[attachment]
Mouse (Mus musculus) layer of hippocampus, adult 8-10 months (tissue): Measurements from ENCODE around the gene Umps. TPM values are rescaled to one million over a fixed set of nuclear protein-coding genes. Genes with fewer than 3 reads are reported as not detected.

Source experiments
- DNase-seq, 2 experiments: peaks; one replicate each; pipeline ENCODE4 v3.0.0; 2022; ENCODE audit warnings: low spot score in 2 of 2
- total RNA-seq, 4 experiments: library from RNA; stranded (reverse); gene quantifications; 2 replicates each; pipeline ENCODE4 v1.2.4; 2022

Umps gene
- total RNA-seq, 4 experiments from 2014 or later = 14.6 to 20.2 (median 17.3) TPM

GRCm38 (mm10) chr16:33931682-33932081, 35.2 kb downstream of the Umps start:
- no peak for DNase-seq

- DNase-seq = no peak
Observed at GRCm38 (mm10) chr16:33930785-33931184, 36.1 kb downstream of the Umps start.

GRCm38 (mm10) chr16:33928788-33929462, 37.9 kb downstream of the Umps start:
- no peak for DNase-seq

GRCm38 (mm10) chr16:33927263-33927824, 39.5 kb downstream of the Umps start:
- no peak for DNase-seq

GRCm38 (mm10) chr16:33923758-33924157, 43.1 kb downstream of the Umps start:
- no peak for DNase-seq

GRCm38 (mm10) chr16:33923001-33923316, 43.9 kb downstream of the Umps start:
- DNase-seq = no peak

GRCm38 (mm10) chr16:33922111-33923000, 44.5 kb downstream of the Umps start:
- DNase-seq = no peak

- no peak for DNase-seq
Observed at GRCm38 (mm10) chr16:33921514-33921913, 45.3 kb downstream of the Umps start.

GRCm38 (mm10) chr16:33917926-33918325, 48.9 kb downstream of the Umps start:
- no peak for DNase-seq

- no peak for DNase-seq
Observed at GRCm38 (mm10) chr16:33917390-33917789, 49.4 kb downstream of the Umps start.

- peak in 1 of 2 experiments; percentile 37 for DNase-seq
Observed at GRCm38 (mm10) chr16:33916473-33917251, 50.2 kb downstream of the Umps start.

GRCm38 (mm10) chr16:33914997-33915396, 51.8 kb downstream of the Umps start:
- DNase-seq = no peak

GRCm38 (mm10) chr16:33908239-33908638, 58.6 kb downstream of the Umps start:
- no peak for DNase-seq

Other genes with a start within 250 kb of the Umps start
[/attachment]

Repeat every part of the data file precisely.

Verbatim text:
Mouse (Mus musculus) layer of hippocampus, adult 8-10 months (tissue): Measurements from ENCODE around the gene Umps. TPM values are rescaled to one million over a fixed set of nuclear protein-coding genes. Genes with fewer than 3 reads are reported as not detected.

Source experiments
- DNase-seq, 2 experiments: peaks; one replicate each; pipeline ENCODE4 v3.0.0; 2022; ENCODE audit warnings: low spot score in 2 of 2
- total RNA-seq, 4 experiments: library from RNA; stranded (reverse); gene quantifications; 2 replicates each; pipeline ENCODE4 v1.2.4; 2022

Umps gene
- total RNA-seq, 4 experiments from 2014 or later = 14.6 to 20.2 (median 17.3) TPM

GRCm38 (mm10) chr16:33931682-33932081, 35.2 kb downstream of the Umps start:
- no peak for DNase-seq

- DNase-seq = no peak
Observed at GRCm38 (mm10) chr16:33930785-33931184, 36.1 kb downstream of the Umps start.

GRCm38 (mm10) chr16:33928788-33929462, 37.9 kb downstream of the Umps start:
- no peak for DNase-seq

GRCm38 (mm10) chr16:33927263-33927824, 39.5 kb downstream of the Umps start:
- no peak for DNase-seq

GRCm38 (mm10) chr16:33923758-33924157, 43.1 kb downstream of the Umps start:
- no peak for DNase-seq

GRCm38 (mm10) chr16:33923001-33923316, 43.9 kb downstream of the Umps start:
- DNase-seq = no peak

GRCm38 (mm10) chr16:33922111-33923000, 44.5 kb downstream of the Umps start:
- DNase-seq = no peak

- no peak for DNase-seq
Observed at GRCm38 (mm10) chr16:33921514-33921913, 45.3 kb downstream of the Umps start.

GRCm38 (mm10) chr16:33917926-33918325, 48.9 kb downstream of the Umps start:
- no peak for DNase-seq

- no peak for DNase-seq
Observed at GRCm38 (mm10) chr16:33917390-33917789, 49.4 kb downstream of the Umps start.

- peak in 1 of 2 experiments; percentile 37 for DNase-seq
Observed at GRCm38 (mm10) chr16:33916473-33917251, 50.2 kb downstream of the Umps start.

GRCm38 (mm10) chr16:33914997-33915396, 51.8 kb downstream of the Umps start:
- DNase-seq = no peak

GRCm38 (mm10) chr16:33908239-33908638, 58.6 kb downstream of the Umps start:
- no peak for DNase-seq

Other genes with a start within 250 kb of the Umps start